It’s time to say Happy Birthday this month as your baby officially graduates from being a baby to becoming a toddler. A whole year has passed since they were born but it may not seem like it. Remembering life B.C. (before children) can be almost impossible, not to mention recalling just where the time has gone. But you can be sure that in spite of all the changes, your baby has added another dimension to your life.
Be prepared for a busy month as your baby reaches new developmental milestones. If they aren’t quite walking yet, this won’t be too far off. Some babies teeter and totter for months and others just get up on their two legs and almost run from the moment they can stand.
Lots of babies revert back to crawling when they’re in unfamiliar surroundings or they feel uncertain. Your baby is likely to do a combination of crawling and walking until they feel confident supporting themselves on two limbs and not four. Avoid letting them sit for long periods in their pram or the car. Practice makes perfect with walking as with any other skill, whether it relates to fine or gross motor achievements.
If you are breastfeeding, feel confident that there are still many benefits to both you and your baby to continue for up to two years and beyond. At 12 months of age, breast milk as well as solid foods, will help to meet your baby’s nutritional needs.
If your baby is bottle feeding, they can transition over to full cream cow’s milk this month, unless your health professional has recommended your baby remains on formula. Cow’s milk will your little one with all the nutrients they need to grow. At least 3 serves of milk a day, in combination with 3 solid meals and 2 snacks is ideal.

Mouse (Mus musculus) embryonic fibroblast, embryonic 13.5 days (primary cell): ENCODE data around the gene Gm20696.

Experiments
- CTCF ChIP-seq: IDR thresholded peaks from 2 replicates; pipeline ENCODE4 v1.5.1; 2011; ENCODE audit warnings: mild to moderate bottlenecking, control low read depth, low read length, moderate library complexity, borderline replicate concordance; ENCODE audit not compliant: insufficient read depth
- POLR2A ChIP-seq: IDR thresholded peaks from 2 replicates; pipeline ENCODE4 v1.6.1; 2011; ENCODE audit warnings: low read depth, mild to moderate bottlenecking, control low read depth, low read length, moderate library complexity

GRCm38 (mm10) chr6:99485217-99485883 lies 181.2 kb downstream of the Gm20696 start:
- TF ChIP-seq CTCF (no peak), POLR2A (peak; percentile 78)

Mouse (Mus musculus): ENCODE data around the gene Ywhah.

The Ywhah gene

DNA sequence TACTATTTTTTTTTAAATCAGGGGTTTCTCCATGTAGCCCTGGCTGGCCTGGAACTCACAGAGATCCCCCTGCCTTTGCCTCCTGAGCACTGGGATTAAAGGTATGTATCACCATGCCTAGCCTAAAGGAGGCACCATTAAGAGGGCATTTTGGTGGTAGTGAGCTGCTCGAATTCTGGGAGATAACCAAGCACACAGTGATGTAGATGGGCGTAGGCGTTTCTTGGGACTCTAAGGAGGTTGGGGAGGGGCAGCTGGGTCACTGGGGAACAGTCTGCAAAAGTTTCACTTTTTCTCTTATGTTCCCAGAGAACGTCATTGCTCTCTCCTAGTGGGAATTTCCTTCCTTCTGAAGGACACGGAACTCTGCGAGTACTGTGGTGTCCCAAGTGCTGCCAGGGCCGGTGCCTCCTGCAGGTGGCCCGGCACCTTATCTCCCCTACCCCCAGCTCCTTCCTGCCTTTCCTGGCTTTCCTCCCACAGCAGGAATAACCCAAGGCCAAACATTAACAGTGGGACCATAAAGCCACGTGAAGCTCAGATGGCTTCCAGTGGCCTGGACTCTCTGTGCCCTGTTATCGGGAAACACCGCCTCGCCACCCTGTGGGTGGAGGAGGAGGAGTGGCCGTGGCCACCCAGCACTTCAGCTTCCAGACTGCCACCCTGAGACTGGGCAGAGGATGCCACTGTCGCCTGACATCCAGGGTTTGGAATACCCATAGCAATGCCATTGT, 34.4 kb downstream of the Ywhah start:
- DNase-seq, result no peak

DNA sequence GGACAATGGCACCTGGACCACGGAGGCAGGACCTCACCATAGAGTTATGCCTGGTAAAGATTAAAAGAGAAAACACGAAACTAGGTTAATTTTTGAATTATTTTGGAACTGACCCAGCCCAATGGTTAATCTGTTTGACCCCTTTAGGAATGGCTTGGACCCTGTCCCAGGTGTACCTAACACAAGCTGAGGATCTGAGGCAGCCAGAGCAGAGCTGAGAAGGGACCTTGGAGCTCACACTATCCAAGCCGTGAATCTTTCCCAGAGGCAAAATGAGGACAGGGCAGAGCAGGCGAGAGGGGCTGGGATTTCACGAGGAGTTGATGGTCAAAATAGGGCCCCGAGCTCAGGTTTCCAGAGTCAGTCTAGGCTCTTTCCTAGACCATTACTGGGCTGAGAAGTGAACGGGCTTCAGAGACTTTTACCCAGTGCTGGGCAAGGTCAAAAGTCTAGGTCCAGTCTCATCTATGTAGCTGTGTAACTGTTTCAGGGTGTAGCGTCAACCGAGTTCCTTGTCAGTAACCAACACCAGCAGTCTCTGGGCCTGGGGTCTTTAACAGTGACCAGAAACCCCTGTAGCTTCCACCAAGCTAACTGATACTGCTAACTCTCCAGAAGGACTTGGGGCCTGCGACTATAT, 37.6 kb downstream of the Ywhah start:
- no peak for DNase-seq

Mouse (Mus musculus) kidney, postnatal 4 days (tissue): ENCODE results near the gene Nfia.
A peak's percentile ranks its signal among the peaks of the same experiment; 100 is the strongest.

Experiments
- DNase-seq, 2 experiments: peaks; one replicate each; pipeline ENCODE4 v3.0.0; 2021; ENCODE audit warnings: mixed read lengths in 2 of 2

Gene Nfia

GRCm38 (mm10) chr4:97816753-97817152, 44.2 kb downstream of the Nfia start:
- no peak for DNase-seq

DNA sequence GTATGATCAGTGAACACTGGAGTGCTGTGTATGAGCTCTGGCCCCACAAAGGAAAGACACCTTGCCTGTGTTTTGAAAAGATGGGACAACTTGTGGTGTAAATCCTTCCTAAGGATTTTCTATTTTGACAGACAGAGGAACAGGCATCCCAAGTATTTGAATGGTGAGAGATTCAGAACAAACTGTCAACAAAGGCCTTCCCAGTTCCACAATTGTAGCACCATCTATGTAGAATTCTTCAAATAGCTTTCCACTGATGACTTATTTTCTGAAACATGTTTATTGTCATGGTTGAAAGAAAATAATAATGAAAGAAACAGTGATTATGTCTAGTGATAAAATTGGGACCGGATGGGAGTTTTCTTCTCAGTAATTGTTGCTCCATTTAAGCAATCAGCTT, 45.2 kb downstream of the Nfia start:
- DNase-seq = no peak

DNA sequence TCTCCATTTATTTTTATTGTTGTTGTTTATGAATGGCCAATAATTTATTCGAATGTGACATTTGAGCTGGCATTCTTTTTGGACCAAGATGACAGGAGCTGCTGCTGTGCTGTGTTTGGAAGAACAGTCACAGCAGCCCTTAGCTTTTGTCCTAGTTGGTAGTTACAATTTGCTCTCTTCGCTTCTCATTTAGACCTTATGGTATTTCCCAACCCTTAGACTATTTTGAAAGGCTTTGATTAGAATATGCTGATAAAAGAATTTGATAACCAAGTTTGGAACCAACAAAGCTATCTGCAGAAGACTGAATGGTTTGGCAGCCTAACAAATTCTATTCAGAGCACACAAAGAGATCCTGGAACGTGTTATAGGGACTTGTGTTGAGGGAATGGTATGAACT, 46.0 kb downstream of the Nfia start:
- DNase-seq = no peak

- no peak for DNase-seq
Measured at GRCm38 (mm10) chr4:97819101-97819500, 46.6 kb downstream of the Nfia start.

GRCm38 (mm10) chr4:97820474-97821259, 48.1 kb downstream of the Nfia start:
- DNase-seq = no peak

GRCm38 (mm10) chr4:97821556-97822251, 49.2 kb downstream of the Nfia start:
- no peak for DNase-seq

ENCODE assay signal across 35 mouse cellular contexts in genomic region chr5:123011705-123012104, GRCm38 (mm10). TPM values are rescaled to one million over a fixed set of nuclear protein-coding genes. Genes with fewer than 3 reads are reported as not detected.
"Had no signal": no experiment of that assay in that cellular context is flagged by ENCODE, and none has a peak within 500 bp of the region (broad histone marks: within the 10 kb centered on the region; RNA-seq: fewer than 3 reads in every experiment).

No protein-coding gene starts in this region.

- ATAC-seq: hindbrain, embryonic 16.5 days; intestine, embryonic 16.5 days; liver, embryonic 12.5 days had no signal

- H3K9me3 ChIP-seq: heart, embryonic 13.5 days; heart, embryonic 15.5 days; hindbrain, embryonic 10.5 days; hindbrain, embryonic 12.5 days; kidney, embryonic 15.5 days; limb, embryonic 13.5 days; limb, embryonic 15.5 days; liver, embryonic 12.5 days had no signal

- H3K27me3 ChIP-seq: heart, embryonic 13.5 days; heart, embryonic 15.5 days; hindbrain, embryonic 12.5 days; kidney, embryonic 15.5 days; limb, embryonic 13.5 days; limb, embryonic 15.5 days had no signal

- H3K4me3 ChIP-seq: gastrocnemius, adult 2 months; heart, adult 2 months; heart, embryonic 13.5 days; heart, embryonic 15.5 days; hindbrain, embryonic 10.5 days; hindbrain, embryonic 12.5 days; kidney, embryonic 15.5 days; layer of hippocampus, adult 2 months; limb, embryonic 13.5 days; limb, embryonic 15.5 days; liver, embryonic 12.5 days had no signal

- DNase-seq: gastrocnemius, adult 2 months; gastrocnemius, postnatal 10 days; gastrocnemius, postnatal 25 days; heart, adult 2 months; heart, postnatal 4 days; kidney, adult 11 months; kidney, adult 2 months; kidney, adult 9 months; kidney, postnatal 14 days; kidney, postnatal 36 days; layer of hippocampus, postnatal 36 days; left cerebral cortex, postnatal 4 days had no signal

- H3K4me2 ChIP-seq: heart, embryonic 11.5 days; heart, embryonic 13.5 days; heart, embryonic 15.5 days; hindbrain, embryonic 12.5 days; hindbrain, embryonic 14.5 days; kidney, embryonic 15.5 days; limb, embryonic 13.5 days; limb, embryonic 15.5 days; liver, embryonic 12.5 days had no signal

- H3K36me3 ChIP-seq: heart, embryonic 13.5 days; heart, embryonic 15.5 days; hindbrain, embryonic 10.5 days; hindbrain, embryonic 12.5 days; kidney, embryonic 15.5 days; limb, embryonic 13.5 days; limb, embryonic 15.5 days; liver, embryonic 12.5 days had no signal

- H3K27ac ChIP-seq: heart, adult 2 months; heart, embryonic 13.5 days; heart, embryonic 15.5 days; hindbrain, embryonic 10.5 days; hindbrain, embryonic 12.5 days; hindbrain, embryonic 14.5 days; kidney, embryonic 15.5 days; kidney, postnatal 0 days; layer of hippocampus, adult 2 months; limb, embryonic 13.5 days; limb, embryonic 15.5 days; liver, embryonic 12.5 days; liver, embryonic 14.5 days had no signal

You may want to think about ceasing your baby’s bottles from now on. If your baby can drink from a cup and is becoming proficient at drinking and swallowing, then begin to phase out their bottles. This will help to protect their teeth and reduce the amount of time their vulnerable baby teeth are exposed to lactose – the sugar in milk.
Expect your toddler to still need 2 day time sleeps until after 14 months. You’ll look forward to these rest breaks and need them as much as they do. This can be a physically tiring time for parents, so be prepared.
Your baby is at a highly social and engaging age and will seek out stimulation wherever they can find it. Nature has designed them to look for situations which will occupy their mind and help them to learn new skills. Aim to have music, books, friends and activity in your household – your baby will only benefit. Seeing you relating to other people and interacting in appropriately sensitive ways will also teach them what is involved in communication and relationships. Your baby will be watching you and although you may think they are too young to take much in, don’t be fooled – they are like little sponges at this age.
Your toddler will also be learning all about their range of emotions now – anger happiness, frustration, boredom and their effects on the people around them. Babies are excellent at getting what they want. Their ability to charm their way into the hearts and minds of their loving parents is legendary. But managing a toddler’s emotional outbursts can take confidence and patience and it can be very hard to know just what to do when they become distressed.
One excellent book which will help you understand how your toddler’s brain works is The Science of Parenting by Margot Sunderland (Dorling Kindersley publishing).